The second important case is filed in the US and centres on illegal trading of priority bidding between Facebook and Google in display networks. Facebook made a deal with Google, limiting where its audience network can push ads on websites external to Facebook in exchange for better bidding conditions, prioritizing facebook over more than 20 other bidders. Without a doubt as we step into the new year, confidence in the effectiveness and legitimacy of programmatic trading will decline globally. Although the industry is still booming and cases like these are still just skirmishes, the trajectory for display advertising is heading towards a correction, either enforced by government regulation or backlash from advertisers going elsewhere. These lawsuits will continue to build the narrative happening in most corporate boardrooms about advertising - the concern is about legitimacy, and then effectiveness. AU lawsuit | US conspiracy case. This thread is a helpful breakdown.
📈Chart Of The Week
Here’s a counter argument to brands pulling away from programmatic advertising. Dominos in conjunction with Ad Week has released a report on their growing global advertising budget. Topping more than $600 million, it’s a significant slice of the business (and a lot of pepperoni pizzas). But what's interesting is how Dominos works with their franchisees. About 6% of total revenue from each store is contributed to a centralised ad fund which is then dispersed into local, international and national strategies. Coinciding with Domino’s swelling ad budgets is the increasing use of digital channels for customer acquisition. This year, 75% of Dominos sales were done online. And because of this they have cemented themselves as leaders in the fast food category in personalisation, use of data analytics, machine learning and advertising on digital channels. It’s smart because investing heavily into the digital market helps the chain differentiate easily and positions them as the sophisticated option among hungry millennials and Gen Z’s. Link
📚 Everything Else
Google acquires dataform. An interesting move from Google, they have acquired a business that helps manage data warehouses in the UK. Dataform has been building what is effectively an operating system for data environments. This looks to me like a further push into commoditizing data and analytics. Link
LinkedIn is chaotic. A hilarious and kinda scary analysis into why LinkedIn is the most intense social media platform. What can be more chaotic than a notification every time someone checks out your profile? Also, it’s the only social media platform that is the most closely aligned to your actual identity, making the dynamics incredibly high stakes for people actually using it. Link
Spotify’s wrapped but for advertisers. For the first time, Spotify has released analytics breaking down the listening trends of their audience by regions and other segments. The tool aims to help advertisers with their planning. Link
CX and igital transformation are just becoming the same thing. You could argue that most of a digital transformation is to improve the customer’s experience. An interesting argument for how these two concepts are really just talking about the same thing Link ($)
Reddit buys Dubsmash. Dubsmash went viral in 2014 and then went quiet. But the video social app has a substantial audience: More than a billion views of its videos with 30% who use it daily. This is about Reddit trying to keep up with a hot social format - vertical video. Link
Collecting customer insights during the pandemic. Finding and analysing quality customer data both qualitative and quantitative, is never easy and made harder during the pandemic. Customers have changed how they deal with brands through the pandemic. And so people working in intelligence have to change their ways too. This is a short guide to aid in thinking about building a customer intelligence stack that is adaptive. Link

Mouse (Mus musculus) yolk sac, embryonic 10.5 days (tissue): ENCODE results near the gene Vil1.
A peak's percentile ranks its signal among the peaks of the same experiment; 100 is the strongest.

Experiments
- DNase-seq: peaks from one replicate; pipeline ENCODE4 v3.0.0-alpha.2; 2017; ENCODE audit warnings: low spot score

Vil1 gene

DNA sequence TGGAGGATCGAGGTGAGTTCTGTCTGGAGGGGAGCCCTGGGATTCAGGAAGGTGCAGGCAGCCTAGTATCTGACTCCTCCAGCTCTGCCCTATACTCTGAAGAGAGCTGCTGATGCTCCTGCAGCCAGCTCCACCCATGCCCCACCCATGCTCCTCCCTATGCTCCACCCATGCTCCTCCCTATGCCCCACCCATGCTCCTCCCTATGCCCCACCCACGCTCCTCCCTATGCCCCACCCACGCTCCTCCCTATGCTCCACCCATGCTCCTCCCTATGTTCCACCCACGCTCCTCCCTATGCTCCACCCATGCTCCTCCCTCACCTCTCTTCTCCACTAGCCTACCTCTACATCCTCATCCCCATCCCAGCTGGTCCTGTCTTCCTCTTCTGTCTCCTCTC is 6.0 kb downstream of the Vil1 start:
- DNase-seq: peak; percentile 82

Burger king donates it’s Instagram. I really love this positioning move from Burger King. They have basically handed over the reigns of their Instagram account to struggling restaurants so they can promote themselves. Link
How the media covers technology companies. An interesting take on how news publishers decide how and what kind of coverage emerging tech should get. Link
Farewell Periscope. Twitter is closing down the video app after months of poor performance. Twitter is still pushing ahead with live video, but they are using other tech to do it. Link
Domain names are the new natural resource. A tiny island-nation in the pacific ocean bought a .tv domain years ago and it might just be it’s most valuable asset. The internet is changing wealth distribution in wild and unpredictable ways. Link
Why are there so many CDPs? An interesting perspective explains why there are many different types of customer data platforms (CDPs) and what the difference is between say a marketing suite and a CDP. Link
How Facebook sees the world. A Buzzfeed reporter was able to live tweet the end of year all hands at Facebook. A lot of direct insight into how the company explains the swirling regulation challenges and PR woes and how they are innovating despite it, including a product to summarise news articles (what a great idea!) and scanning your brain. Insightful. LInk
Mailchimp’s annual report. One of the most interesting data visualisation projects I’ve seen this year. People ask seriously if anyone actually uses Mailchimp anymore. But they did send 333,000,000,000 emails in 2020, so their trajectory to become a proper eCommerce platform makes sense. TMW contributes 0.000000007% to that number. Link
Apple vs Facebook. Facebook is now putting full page ads out against Apple’s stance on privacy. Tim Cook has been chastising Facebook for years, and clearly differentiating when it comes to privacy. Facebook says that limiting what they can collect will ultimately just hurt small businesses. It’s a thinly veiled threat. Link
The Marketing Weekly. A different kind of marketing newsletter. The writer calls it an automated curated digest of the best marketing content. Includes blogs, newsletters, podcasts, news, tweets. Link
Blob Opera. I spent a good hour with my daughter playing with this little experiment from Google. It’s an ML app trained on the voices and notes of different opera singers. Very fun (and there’s even a Christmas mode!) We need more cool things like this on the internet. Link
Make sense of marketing technology.